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32 SEPTEMBER 1998 THE FAMILY HANDYMAN
wWhen I was a kid, my mom and dad wouldpack us into the station wagon and headup to the North Woods for a whole week tobeat the city heat. We always stayed incabin No. 10, tucked between two mam-moth white pines. The cabin wasnt much:a little kitchen, a tiny bedroom and a modest sitting room. The screened-in frontporch was bigger than all the other roomsput together.
Although we did a lot of fishing androck skipping outdoors, we spent the bulk of the week on that porch, playingcheckers, hearts and old maid; readingcomic books; and of course, sleeping.Even though the porch had see-throughscreened walls from floor to ceiling, it felt cozy.
That porch was the inspiration for thisCraftsman-style screen house. Its bigenough for two families to while away thebest of days in. The warm glow, and thefresh scent of cedar, plus the detaileddoors and a gorgeous 1x6 cedar boardceiling, make the inside of this screenhouse as inviting as its outside.
by David Radtke
THE FAMILY HANDYMAN SEPTEMBER 1998 33
34 SEPTEMBER 1998 THE FAMILY HANDYMAN
PLANNINGThis is not a small-scale project. At itslongest points (the roof overhang) itmeasures just over 18 ft. long and 15-1/2 ft. wide. Keep these numbersin mind as you look for a place to nes-tle your structure. We shoehornedour screen house into the back yard ofan average-size city lot and crowdingthe existing fence and surroundingtrees. This nestling effect made it lookas if the screen house grew into its surroundings.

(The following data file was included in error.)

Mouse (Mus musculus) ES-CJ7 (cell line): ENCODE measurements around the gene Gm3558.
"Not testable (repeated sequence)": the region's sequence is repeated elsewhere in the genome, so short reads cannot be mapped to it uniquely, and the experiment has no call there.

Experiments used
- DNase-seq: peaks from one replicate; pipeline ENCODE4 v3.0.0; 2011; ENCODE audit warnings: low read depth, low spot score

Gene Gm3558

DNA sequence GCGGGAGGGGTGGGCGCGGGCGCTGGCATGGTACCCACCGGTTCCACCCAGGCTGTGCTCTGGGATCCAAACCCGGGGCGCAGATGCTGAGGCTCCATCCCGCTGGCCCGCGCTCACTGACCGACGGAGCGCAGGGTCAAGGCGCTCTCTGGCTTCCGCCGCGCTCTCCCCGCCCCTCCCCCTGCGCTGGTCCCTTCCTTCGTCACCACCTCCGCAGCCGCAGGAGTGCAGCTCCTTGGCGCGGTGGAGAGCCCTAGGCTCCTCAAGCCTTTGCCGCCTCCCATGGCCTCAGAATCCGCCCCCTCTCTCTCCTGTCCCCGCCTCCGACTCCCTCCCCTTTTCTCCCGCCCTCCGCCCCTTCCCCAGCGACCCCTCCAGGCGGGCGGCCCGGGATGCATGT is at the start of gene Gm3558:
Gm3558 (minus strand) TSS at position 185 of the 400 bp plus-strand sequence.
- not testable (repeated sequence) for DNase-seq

Before you do any digging, calllocal utilities (gas, electrical, phone,cable) to locate any buried lines. Alsomake some plans to get rid of theextra dirt and sod youll dig up. Weended up with about 1-1/2 cu. yds.to haul away.
TIME, TOOLSAND COSTA project like this requires a fairamount of carpentry experience. Ifyouve built a wooden yard shed, acomplex deck or an intricate fence,youll have the confidence to tacklethis project. Itll also take a hugechunk of time, so plan to take a coupleof weeks off work along with a fewdedicated weekends (now is the timeto call in all those favors from friendsyouve helped over the years).
Youll need basic carpentry toolsfor this job, with additional help froma table saw and router. Youll need acouple of stepladders for this projectas well; I recommend a 6-ft. and a 12-ft. I also rented a section of 6-ft.scaffolding for about $30 a day to helpwith the roofing. Figure on spendingabout $3,500 for materials (see Cut-ting List, p. 50) and get as much deliv-ered to your home as possible.
Our porch is built over a heftyfoundation of 6x6 preservative-treated pine timbers sunk in acrushed-rock base. Upright timberposts at each corner are notchedand lag-bolted to the buried tim-bers. Each post is also lag-screwedto 2x6 treated joists. The joists holdthe posts firmly in place and pro-vide a decay-resistant frameworkto elevate the cedar decking aboveground level. The spectacular openrafter roof is supported by cedarheaders bolted to the posts and by
C r a f t s m a n - S t y l e S c r e e n H o u s e
stationary doors fastened to the cor-ners. The curved corner brackets notonly provide elegant detailing toeach corner, but act as reinforcedstructural bracing (whatever you do,dont eliminate them).
Making the finely detailed doorsis simplified by building a jig to holdthe door parts square for accurateand foolproof assembly. The same jigalso holds the door securely forstretching the screen, stapling it tothe frame and then applying the dec-orative door moldings.
THE FAMILY HANDYMAN SEPTEMBER 1998 35
SEE FIG. C FORFOUNDATION PLAN
SEE FIG. D FORROOF FRAMING
SEE FIG. E FORRAFTER DETAILS
SEE FIG. F FOREAVE DETAILS
SEE FIG. H FORCORNER DETAILS
SEE FIG. G FORDOOR ASSEMBLY
INSTALL THROW-BOLTSAT TOP AND BOTTOMOF DOORSTOP P7
NOTE: Building codes in some regions require additional seismic and high-wind anchors. Ask your building inspector about local requirements.